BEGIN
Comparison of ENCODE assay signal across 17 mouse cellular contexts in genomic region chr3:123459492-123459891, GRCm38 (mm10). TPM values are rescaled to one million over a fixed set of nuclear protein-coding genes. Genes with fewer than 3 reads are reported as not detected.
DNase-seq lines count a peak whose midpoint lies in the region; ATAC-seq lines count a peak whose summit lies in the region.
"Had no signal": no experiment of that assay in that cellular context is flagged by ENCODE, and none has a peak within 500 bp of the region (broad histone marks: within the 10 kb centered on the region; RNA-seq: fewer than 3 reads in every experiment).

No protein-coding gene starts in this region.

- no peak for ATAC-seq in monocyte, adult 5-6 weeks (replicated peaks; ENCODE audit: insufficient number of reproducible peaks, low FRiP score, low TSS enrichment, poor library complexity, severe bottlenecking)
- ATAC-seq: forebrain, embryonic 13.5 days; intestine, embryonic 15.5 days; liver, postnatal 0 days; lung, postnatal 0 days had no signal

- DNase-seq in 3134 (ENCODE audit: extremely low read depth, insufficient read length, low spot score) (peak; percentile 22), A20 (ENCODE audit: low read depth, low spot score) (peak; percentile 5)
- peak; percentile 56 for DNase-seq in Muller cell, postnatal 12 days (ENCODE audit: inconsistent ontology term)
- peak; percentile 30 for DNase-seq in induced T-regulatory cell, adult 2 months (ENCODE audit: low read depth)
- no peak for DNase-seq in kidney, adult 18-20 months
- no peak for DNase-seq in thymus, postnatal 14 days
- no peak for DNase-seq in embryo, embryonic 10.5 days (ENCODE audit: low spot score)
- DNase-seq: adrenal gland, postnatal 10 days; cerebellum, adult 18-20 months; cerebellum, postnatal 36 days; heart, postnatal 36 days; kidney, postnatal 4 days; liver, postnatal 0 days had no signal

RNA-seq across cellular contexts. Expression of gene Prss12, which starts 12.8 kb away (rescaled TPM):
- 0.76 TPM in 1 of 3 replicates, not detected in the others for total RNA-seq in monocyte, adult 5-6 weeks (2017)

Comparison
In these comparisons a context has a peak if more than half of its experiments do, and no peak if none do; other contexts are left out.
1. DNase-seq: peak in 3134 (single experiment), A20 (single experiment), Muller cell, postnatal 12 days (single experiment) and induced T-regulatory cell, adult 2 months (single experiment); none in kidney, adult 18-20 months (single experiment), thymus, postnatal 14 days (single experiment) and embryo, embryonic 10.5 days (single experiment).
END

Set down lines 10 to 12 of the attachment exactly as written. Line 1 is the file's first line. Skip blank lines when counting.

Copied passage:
- no peak for DNase-seq in kidney, adult 18-20 months
- no peak for DNase-seq in thymus, postnatal 14 days
- no peak for DNase-seq in embryo, embryonic 10.5 days (ENCODE audit: low spot score)